Today the independent scientific research organisation CRIIGEN announced its formal withdrawal from the French government’s Risk’OGM project. Risk’OGM was intended to follow up the findings of CRIIGEN researchers, led by Prof Gilles-Eric Séralini, that GM maize NK603 and the Roundup herbicide it is engineered to tolerate were toxic to rats fed over the long term.
GMWatch, 28 May 2014
In April this year, France’s ministry of the environment announced that it would allocate a total budget of 3.7 million Euros to the Risk’OGM project. This is higher than Séralini’s already considerable budget of 3 million Euros.
Accordingly, the French study should have been more detailed than Séralini’s and should certainly have been long-term (2 years in rats).
But earlier this year, Earth Open Source learned from ANSES that the French authorities had decided to fund a study of only 6 months or less. The study, entitled “Improved predictability of sub-chronic GMO toxicity by identification of early biomarkers of toxicity” ANSES explained, “aims at improving the 90 day study in order to better and earlier detect potential side effects. This 6-month study will be carried out using various kinds of ‘omics’ analyses.”
It is unfortunate that the French government has turned its back on the long-term study that could have answered questions about the safety of NK603 and Roundup more definitively. It is incomprehensible that it has reduced a potential long-term study of 2 years down to a virtually useless 6 months.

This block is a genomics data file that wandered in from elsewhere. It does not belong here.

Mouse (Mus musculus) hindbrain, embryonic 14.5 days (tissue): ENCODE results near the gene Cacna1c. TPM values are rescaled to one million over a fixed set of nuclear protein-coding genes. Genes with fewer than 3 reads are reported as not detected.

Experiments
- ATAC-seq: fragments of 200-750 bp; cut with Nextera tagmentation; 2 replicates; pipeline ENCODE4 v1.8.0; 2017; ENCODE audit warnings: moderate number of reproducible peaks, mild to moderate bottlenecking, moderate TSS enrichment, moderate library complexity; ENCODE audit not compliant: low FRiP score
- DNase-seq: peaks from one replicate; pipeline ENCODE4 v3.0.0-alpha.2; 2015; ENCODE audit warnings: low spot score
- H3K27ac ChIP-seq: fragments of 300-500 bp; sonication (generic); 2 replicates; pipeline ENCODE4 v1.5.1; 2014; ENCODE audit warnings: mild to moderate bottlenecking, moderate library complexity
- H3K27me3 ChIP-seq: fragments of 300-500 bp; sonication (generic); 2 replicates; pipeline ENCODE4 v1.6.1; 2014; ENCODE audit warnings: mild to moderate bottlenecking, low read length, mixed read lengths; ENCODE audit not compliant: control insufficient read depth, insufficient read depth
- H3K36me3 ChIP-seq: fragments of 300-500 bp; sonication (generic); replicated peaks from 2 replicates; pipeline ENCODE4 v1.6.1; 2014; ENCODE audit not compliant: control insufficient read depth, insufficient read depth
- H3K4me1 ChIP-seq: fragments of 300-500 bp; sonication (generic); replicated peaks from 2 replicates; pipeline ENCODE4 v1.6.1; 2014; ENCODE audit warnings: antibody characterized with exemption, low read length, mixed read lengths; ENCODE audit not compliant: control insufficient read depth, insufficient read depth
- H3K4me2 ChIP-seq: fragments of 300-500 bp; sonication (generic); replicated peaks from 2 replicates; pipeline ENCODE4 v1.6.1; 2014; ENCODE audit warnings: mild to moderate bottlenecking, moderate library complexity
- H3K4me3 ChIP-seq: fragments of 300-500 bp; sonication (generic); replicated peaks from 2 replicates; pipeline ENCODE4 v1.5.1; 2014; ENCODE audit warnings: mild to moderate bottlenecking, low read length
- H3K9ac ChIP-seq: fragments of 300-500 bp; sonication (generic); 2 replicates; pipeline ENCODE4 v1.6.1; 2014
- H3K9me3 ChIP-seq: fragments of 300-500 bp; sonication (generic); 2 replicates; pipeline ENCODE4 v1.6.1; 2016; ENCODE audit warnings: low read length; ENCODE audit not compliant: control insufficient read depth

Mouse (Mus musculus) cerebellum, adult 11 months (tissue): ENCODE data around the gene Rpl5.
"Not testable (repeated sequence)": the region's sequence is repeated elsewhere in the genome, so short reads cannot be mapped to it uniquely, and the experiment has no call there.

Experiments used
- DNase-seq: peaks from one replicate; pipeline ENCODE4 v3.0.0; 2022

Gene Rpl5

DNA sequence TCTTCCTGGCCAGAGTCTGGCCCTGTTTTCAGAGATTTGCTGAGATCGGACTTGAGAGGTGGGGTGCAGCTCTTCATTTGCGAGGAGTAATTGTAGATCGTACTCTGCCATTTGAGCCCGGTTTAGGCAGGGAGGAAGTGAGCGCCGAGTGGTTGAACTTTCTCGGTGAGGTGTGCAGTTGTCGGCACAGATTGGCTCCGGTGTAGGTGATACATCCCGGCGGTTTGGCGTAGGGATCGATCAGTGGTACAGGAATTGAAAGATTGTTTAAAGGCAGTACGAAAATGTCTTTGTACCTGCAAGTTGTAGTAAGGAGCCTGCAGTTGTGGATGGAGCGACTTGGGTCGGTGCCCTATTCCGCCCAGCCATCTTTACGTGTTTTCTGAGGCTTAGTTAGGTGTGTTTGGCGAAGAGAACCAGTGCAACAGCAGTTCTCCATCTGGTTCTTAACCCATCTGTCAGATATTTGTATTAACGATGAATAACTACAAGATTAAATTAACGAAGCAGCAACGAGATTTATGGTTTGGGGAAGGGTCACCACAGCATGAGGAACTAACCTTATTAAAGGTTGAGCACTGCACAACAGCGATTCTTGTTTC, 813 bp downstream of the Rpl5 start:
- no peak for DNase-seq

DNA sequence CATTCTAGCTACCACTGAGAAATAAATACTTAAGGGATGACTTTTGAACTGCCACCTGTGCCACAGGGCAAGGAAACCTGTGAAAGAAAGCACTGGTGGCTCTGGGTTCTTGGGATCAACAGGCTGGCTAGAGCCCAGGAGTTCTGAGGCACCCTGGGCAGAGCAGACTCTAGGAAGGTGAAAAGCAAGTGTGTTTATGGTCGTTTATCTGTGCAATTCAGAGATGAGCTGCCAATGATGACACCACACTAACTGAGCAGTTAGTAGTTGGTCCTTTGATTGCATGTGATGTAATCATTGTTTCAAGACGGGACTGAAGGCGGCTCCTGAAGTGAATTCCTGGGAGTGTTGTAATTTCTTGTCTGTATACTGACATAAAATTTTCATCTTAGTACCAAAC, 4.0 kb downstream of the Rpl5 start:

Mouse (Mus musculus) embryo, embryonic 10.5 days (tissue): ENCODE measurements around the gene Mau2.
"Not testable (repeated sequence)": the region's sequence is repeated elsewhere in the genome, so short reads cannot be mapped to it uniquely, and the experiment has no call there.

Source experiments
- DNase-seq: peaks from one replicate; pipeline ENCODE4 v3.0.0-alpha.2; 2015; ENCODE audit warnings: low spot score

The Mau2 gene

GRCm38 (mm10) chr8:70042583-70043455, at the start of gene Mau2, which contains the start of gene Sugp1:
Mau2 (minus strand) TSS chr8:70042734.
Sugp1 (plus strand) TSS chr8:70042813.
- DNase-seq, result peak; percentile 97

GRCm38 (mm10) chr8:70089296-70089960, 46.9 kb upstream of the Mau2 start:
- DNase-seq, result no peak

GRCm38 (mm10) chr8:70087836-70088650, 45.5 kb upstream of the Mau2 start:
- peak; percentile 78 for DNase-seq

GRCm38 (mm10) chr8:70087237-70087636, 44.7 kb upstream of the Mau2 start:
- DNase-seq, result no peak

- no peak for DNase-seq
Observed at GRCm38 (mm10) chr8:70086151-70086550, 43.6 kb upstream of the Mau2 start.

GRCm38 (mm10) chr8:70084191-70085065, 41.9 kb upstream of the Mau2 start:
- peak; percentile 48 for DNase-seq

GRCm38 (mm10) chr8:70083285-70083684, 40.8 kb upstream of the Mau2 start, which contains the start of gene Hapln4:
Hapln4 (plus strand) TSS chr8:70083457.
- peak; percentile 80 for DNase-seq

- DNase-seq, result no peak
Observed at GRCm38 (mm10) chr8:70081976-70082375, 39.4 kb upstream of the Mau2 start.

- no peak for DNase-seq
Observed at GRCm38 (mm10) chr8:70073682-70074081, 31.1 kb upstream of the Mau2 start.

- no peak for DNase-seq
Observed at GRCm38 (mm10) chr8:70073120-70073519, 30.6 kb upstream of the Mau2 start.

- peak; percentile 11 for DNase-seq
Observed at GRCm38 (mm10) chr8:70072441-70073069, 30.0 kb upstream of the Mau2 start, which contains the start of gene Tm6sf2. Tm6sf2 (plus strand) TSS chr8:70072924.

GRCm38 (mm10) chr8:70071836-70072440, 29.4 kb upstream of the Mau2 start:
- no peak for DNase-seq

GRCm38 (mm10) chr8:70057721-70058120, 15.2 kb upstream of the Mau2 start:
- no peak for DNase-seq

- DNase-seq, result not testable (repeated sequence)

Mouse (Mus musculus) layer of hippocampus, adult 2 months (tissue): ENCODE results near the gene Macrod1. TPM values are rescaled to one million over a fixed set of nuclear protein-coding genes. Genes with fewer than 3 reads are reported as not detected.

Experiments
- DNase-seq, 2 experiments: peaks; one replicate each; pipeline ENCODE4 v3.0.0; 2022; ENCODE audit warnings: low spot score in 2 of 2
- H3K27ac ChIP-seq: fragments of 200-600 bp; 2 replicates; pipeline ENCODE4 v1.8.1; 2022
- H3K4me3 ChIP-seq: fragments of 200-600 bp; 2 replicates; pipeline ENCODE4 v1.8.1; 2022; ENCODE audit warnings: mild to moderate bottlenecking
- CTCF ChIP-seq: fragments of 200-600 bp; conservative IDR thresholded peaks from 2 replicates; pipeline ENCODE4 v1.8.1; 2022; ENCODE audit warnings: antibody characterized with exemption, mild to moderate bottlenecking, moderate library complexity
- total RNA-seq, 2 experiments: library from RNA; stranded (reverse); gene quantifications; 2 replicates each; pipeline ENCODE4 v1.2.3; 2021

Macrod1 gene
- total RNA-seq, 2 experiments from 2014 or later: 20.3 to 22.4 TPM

“Omics” analyses can indeed add valuable information to our knowledge of GMO and pesticide health effects, but only in retrospect, after serious diseases like tumours, cancers or organ damage have already appeared. Such “omics” analyses can then look more deeply at pathways and biological processes through which the diseases arose.
If initial signs of potential long-term toxicity are identified through “omics” analyses in a short or medium-term study of only 3-6 months but the study is not extended to see whether any serious disease actually appears, then those initial signs can be easily dismissed as “not biologically relevant”.
This is a favourite tactic of GMO proponents in industry and government alike and in fact it was used by the European Food Safety Authority (EFSA) and Monsanto to dismiss initial signs of toxicity in Monsanto’s 90-day study on NK603 maize. This dismissal led to the maize’s approval.
Therefore the study led by ANSES is likely to be a waste of public money. It will enable industry and pro-GMO lobbyists to continue to pretend that GMOs are safe. It fulfils the number one rule of the GMO industry and its lobbyists when it comes to scientific studies looking at GMOs and pesticide risks: Don’t look, don’t find.
The EU has also announced a two-year carcinogenicity study on NK603 maize to follow up the Séralini study findings. But no protocol has been published and we are told that the group that won the bid has industry involvement.
There are ways to design a carcinogenicity study and not find anything. In my view, the most likely is that no attempt will be made to exclude GMOs (apart from the NK603 maize that is the focus of the test) and toxic residues of pesticides from the control diets. Thus both treated and control groups of rats will be eating GMOs and pesticides and any toxic effects from the GMO under test will be hidden in the resulting “data noise”.
It’s a testament to the strength of the Séralini 2012 study that even governments are frightened of carrying out a true replication and extension of the research. What can they be frightened of?